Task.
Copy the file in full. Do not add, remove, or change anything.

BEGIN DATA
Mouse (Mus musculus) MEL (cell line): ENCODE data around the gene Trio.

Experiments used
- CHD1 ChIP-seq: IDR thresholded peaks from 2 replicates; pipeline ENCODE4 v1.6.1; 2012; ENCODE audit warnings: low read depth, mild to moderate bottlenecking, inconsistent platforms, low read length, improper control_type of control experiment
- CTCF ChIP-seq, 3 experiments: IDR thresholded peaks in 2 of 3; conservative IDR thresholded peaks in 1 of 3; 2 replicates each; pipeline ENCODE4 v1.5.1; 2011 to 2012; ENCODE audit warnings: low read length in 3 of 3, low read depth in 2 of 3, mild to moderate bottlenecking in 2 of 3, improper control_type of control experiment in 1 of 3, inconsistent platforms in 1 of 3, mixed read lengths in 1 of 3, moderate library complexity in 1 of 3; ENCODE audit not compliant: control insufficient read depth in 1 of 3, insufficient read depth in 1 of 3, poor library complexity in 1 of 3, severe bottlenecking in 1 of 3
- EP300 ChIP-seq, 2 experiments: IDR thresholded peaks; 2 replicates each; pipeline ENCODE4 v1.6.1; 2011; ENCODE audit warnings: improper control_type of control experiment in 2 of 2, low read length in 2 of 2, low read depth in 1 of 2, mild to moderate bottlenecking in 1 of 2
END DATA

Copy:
Mouse (Mus musculus) MEL (cell line): ENCODE data around the gene Trio.

Experiments used
- CHD1 ChIP-seq: IDR thresholded peaks from 2 replicates; pipeline ENCODE4 v1.6.1; 2012; ENCODE audit warnings: low read depth, mild to moderate bottlenecking, inconsistent platforms, low read length, improper control_type of control experiment
- CTCF ChIP-seq, 3 experiments: IDR thresholded peaks in 2 of 3; conservative IDR thresholded peaks in 1 of 3; 2 replicates each; pipeline ENCODE4 v1.5.1; 2011 to 2012; ENCODE audit warnings: low read length in 3 of 3, low read depth in 2 of 3, mild to moderate bottlenecking in 2 of 3, improper control_type of control experiment in 1 of 3, inconsistent platforms in 1 of 3, mixed read lengths in 1 of 3, moderate library complexity in 1 of 3; ENCODE audit not compliant: control insufficient read depth in 1 of 3, insufficient read depth in 1 of 3, poor library complexity in 1 of 3, severe bottlenecking in 1 of 3
- EP300 ChIP-seq, 2 experiments: IDR thresholded peaks; 2 replicates each; pipeline ENCODE4 v1.6.1; 2011; ENCODE audit warnings: improper control_type of control experiment in 2 of 2, low read length in 2 of 2, low read depth in 1 of 2, mild to moderate bottlenecking in 1 of 2